There are important reasons for that.
Rebuilding index even offline is an operation that takes a lot of resources including:
- CPU. The high CPU usage is typical for index rebuild operations. From SQL Server 2005 Enterprise edition you can use MAXDOP for index rebuilds, but reducing the MAXDOP will not lower the overall resource needed, just the contention.
- IO operations and database space because of temporary space:
- Temporary space is minimal in case of offline clustered index rebuild (when no metadata changes). In this case no sort is performed.
- Non-clustered index rebuild needs temporary space for SORT operations in TEMPDB (SORT_IN_TEMPDB option is ON) or in User DB (SORT_IN_TEMPDB is OFF).
- In case of online clustered index rebuild an additional temporary space is needed for mapping index in tempdb (SORT_IN_TEMPDB is ON) or in user db (SORT_IN_TEMPDB is OFF) and for the version store (always in tempdb)
- Creation of clustered index either online or offline always performs SORT and need space for that either in TempDB or in User DB depending on the SORT_IN_TEMPDB setting.
- Online Non-clustered index create/rebuild doesn’t need temporary space.
- The amount of space for SORT, mapping index depends on the size of the index key i.e the number and the size of the index key fields.
- You can find detailed information about index space requirements in the whitepaper: TEMPDB Capacity Planning and Concurrency Considerations for Index Create and Rebuild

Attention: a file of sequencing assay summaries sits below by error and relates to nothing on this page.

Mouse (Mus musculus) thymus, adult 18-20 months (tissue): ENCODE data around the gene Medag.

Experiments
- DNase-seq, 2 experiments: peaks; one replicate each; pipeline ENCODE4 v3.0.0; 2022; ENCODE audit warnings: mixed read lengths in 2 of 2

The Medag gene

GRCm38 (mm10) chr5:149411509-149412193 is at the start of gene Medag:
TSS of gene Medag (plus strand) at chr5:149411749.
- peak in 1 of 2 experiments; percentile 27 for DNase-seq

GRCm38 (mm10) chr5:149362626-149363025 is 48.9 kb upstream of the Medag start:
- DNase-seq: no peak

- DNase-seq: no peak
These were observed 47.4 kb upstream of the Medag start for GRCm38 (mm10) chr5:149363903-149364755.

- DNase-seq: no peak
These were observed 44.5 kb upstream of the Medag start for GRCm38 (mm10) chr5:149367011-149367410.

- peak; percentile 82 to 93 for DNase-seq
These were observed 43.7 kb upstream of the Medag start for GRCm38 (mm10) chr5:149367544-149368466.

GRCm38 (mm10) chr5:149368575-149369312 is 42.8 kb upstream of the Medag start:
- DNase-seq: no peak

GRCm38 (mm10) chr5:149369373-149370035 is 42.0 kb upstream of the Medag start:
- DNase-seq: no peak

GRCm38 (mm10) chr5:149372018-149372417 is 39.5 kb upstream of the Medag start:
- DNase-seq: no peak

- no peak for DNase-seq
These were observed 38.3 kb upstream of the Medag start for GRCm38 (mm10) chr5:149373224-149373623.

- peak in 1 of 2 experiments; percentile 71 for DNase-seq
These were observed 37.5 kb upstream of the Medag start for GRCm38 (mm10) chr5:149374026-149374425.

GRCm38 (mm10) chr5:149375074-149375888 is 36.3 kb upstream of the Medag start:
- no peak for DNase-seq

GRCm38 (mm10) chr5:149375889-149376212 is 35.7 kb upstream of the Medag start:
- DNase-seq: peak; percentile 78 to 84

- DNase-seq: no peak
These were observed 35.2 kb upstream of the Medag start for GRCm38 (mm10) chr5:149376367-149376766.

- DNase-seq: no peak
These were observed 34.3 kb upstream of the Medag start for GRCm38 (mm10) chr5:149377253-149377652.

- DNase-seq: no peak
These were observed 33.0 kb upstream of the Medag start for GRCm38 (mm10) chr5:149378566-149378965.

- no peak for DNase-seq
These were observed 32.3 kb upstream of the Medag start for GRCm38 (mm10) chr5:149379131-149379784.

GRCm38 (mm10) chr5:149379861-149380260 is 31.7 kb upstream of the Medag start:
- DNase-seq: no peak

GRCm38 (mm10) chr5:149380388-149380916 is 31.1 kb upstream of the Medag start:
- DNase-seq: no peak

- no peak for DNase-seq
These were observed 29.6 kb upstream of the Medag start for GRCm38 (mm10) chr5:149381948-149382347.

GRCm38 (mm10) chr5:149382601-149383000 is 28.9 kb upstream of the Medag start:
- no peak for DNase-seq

- Memory – every page that is processed is stored in memory buffer first
- Transaction Log – index rebuild is an intensive log operation, there are huge number of the log records generated during index rebuilds especially when the database is in full recovery model. It is a minimal log operation in SIMPLE and BULK_LOGGED recovery models. The operation of an index rebuild is transactional and log cannot be truncated until the operation completes. That is why it is important to perform a log backup (FULL recovery model) before index rebuilds and to be sure that the log is configured properly and has enough space to grow (http://msdn.microsoft.com/en-us/library/ms184246.aspx)
Beside amount of resources for index rebuilds, the respective object is not accessible during the operation. Online index rebuilds could be a lot more resource and time consuming.
Filtered Index rebuild
That is why it is important to filter the scope of the index rebuild every time. Here I will give you an example of script for filtered index rebuild that you can use in your maintenance tasks. We don’t care about heaps, also about tables that are rarely used or not used at all, or about tables that are small as number of records/pages. So this is our first and very important filtering. We also need to filter only those indexes that have fragmentation.
Here is the script logic:
- Perform index object filtering for rebuild into a temp table